Note: The following is an expanded version of a memorial published in the Nov. 16, 2011, issue of PAW.
Scott Chubb, a widely respected physicist and leading proponent of cold-fusion theory, died March 25, 2011, after a battle with cancer.
Born in Manhattan Jan. 30, 1953, Scott enrolled at Princeton after graduating from the Lawrenceville School. Among his friends and classmates, he was well known for his gregarious yet humane character, abiding sense of humor, and devotion to his studies in physics and the humanities. During his senior year he was a member of Terrace Club. Though the diametric opposite of Shakespeare’s Iago, he was always one to “wear his heart on his sleeve,” a phrase he not only owned up to, but embraced. He also was a great fan of Princeton football, basketball, and hockey, as well as of the Mets.
After Princeton, Scott completed his master’s (1978) and Ph.D. (1982) degrees in physics at the State University of New York, Stony Brook, completing a dissertation on theoretical solid-state physics and surface science from work carried out at Brookhaven National Laboratory. He worked as a research associate at Northwestern University, then as a National Research Council Fellow at the Naval Research Laboratory (NRL) in Washington, D.C.
In addition to solid-state physics, he began work on the application of microwaves in space technology. From 1989 to 2009, he was a research physicist at the NRL, where he received numerous awards, published more than 60 articles, and was cited by the American Geophysical Union as an outstanding reviewer for its journal. Scott will be remembered by colleagues for his engaging debates and challenging questions that often led to breakthroughs in research. He also held a patent for a device related to relative positioning in the Global Positioning System (GPS).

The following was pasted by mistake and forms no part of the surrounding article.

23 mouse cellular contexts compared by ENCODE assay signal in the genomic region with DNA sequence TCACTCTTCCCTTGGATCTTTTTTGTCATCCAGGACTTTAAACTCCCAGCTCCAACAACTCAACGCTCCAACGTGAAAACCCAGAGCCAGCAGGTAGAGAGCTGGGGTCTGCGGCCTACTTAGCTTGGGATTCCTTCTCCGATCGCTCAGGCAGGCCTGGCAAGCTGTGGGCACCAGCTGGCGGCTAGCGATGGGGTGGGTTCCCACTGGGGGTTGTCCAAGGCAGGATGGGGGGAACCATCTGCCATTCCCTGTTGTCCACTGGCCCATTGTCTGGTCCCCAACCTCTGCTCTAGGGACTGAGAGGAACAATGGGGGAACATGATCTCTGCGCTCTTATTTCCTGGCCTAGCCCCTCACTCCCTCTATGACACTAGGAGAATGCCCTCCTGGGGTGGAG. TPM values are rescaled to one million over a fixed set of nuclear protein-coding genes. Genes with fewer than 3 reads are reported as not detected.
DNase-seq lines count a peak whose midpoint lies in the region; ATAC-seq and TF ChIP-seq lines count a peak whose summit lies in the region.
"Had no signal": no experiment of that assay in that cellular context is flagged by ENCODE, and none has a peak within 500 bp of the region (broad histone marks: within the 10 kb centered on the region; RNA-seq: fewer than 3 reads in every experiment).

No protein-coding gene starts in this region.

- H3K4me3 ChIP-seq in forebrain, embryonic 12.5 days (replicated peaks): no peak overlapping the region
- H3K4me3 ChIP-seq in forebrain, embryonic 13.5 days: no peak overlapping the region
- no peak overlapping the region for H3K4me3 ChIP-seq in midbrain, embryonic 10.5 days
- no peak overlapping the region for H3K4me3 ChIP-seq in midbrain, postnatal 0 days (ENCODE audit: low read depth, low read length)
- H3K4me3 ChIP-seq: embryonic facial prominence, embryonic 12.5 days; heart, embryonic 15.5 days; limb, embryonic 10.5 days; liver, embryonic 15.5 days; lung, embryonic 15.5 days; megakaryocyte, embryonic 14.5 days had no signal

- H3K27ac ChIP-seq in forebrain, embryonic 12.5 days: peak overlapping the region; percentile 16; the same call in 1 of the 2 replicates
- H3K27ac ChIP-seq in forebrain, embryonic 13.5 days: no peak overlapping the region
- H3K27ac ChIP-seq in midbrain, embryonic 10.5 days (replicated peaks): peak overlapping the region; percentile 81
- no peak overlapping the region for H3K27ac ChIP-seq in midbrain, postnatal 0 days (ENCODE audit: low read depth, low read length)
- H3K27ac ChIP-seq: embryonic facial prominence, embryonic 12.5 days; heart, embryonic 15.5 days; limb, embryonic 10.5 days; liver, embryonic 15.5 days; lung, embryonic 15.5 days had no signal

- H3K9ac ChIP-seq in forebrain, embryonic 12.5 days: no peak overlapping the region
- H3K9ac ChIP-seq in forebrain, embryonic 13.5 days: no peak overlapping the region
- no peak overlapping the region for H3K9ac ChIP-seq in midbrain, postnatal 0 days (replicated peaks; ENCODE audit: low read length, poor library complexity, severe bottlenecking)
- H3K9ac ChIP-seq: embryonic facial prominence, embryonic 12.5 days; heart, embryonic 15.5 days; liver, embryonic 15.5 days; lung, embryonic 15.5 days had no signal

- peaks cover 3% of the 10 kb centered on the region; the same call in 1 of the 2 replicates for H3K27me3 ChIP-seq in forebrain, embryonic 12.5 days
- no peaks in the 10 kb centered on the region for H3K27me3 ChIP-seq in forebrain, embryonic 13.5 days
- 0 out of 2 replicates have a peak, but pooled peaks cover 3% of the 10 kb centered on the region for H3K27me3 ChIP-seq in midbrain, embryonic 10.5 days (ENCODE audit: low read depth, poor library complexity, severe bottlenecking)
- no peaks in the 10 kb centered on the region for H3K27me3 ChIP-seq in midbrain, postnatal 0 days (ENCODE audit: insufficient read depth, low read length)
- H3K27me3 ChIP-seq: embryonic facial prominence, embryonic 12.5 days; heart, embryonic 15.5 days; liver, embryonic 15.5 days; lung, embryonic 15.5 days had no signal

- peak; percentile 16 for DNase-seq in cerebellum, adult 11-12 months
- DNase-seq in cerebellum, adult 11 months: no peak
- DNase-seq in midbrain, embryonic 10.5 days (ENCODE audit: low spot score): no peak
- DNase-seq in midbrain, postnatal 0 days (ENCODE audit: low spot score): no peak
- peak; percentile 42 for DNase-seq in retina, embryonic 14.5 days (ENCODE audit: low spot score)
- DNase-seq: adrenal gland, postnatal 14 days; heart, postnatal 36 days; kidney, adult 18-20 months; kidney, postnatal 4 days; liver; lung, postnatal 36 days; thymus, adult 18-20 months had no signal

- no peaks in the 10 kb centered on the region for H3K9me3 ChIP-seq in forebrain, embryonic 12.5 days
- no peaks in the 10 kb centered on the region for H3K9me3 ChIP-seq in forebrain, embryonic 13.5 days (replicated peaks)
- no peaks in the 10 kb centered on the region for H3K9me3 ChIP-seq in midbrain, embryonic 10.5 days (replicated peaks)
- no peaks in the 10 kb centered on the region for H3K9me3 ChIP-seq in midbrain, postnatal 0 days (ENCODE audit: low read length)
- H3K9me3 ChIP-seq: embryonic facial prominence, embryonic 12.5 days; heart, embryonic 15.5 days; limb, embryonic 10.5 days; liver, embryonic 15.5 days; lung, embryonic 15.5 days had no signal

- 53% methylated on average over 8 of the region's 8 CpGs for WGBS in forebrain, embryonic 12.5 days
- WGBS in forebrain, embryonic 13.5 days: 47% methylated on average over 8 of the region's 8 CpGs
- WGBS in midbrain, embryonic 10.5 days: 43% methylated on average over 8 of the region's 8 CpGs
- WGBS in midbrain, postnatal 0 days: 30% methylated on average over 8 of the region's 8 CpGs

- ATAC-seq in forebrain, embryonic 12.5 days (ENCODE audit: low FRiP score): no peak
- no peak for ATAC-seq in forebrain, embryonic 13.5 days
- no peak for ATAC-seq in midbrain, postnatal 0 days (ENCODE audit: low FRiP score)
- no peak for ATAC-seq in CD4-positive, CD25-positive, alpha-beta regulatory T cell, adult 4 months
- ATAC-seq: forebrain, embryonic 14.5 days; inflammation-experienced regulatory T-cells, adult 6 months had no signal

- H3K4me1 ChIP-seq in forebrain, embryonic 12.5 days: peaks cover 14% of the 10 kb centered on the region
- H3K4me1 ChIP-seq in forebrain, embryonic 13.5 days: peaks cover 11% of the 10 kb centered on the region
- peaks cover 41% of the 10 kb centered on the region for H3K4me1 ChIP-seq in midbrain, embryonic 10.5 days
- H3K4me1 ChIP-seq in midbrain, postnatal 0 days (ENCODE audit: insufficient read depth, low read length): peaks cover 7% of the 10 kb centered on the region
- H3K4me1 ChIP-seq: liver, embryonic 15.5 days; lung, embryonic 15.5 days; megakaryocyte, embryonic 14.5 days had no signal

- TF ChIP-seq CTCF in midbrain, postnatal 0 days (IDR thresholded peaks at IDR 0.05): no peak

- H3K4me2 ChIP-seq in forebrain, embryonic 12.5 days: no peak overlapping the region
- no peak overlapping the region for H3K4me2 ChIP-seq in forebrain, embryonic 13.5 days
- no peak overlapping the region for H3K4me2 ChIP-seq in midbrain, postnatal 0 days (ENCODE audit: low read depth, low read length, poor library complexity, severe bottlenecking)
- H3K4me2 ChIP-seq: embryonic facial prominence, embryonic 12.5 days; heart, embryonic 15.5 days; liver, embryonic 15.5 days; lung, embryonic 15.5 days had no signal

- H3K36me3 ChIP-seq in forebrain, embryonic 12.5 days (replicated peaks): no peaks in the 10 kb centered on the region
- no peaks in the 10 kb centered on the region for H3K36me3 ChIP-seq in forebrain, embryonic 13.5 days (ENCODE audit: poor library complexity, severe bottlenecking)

In 1999, Scott organized the first session on cold-fusion theory at an American Physical Society conference, and working closely with his uncle, Talbot Chubb ’45, he presented important papers on this area for years, becoming a leading authority on this new area of research in conferences around the world. He became an editor for Infinite Energy in 2004, wrote 11 editorials, and worked tirelessly to promote cold fusion as a significant field, bringing it into the mainstream of contemporary physics. He was well regarded among physicists not only for his knowledge of the history of science and his ability as “an extraordinary social-liaison builder,” but for his infectious enthusiasm and optimism.
Scott is survived by his wife, Anne Pond; his twin daughters, Kathleen and Lauren; son Scott Jr. and his wife, Sky Prince; his grandson, Tristan Chubb; and his brother, Charles Chubb ’73, and his wife, Alice Fahs ’73. In Scott’s memory, the New Energy Foundation has established the Scott Chubb Cold Fusion Fund to support researchers in this field.